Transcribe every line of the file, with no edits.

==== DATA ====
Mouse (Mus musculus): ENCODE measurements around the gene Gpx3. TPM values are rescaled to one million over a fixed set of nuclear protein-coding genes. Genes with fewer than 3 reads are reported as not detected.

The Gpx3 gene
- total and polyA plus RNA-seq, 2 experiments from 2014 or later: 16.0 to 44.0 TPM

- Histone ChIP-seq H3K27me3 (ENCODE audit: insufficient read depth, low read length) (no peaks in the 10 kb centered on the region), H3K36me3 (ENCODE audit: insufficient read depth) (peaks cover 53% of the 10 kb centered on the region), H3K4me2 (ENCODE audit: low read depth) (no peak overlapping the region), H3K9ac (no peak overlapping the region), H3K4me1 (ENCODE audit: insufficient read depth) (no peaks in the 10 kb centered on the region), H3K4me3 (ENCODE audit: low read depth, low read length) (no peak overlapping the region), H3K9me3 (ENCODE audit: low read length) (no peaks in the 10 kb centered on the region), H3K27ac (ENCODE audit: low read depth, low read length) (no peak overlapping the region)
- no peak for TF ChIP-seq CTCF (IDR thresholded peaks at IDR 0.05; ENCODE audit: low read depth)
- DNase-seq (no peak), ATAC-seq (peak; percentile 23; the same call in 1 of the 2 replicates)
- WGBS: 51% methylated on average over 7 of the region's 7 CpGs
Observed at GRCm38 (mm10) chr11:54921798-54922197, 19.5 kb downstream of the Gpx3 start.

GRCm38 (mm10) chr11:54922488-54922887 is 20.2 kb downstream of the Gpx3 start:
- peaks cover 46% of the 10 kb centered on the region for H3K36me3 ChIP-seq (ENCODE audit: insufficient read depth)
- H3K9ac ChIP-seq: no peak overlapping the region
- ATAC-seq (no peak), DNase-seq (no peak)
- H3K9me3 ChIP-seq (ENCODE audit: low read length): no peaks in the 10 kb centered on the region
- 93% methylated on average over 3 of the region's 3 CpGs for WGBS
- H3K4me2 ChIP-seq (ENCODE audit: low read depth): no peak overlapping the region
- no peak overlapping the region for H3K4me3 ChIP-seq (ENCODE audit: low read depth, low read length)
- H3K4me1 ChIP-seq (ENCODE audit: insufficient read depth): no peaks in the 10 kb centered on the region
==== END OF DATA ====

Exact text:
Mouse (Mus musculus): ENCODE measurements around the gene Gpx3. TPM values are rescaled to one million over a fixed set of nuclear protein-coding genes. Genes with fewer than 3 reads are reported as not detected.

The Gpx3 gene
- total and polyA plus RNA-seq, 2 experiments from 2014 or later: 16.0 to 44.0 TPM

- Histone ChIP-seq H3K27me3 (ENCODE audit: insufficient read depth, low read length) (no peaks in the 10 kb centered on the region), H3K36me3 (ENCODE audit: insufficient read depth) (peaks cover 53% of the 10 kb centered on the region), H3K4me2 (ENCODE audit: low read depth) (no peak overlapping the region), H3K9ac (no peak overlapping the region), H3K4me1 (ENCODE audit: insufficient read depth) (no peaks in the 10 kb centered on the region), H3K4me3 (ENCODE audit: low read depth, low read length) (no peak overlapping the region), H3K9me3 (ENCODE audit: low read length) (no peaks in the 10 kb centered on the region), H3K27ac (ENCODE audit: low read depth, low read length) (no peak overlapping the region)
- no peak for TF ChIP-seq CTCF (IDR thresholded peaks at IDR 0.05; ENCODE audit: low read depth)
- DNase-seq (no peak), ATAC-seq (peak; percentile 23; the same call in 1 of the 2 replicates)
- WGBS: 51% methylated on average over 7 of the region's 7 CpGs
Observed at GRCm38 (mm10) chr11:54921798-54922197, 19.5 kb downstream of the Gpx3 start.

GRCm38 (mm10) chr11:54922488-54922887 is 20.2 kb downstream of the Gpx3 start:
- peaks cover 46% of the 10 kb centered on the region for H3K36me3 ChIP-seq (ENCODE audit: insufficient read depth)
- H3K9ac ChIP-seq: no peak overlapping the region
- ATAC-seq (no peak), DNase-seq (no peak)
- H3K9me3 ChIP-seq (ENCODE audit: low read length): no peaks in the 10 kb centered on the region
- 93% methylated on average over 3 of the region's 3 CpGs for WGBS
- H3K4me2 ChIP-seq (ENCODE audit: low read depth): no peak overlapping the region
- no peak overlapping the region for H3K4me3 ChIP-seq (ENCODE audit: low read depth, low read length)
- H3K4me1 ChIP-seq (ENCODE audit: insufficient read depth): no peaks in the 10 kb centered on the region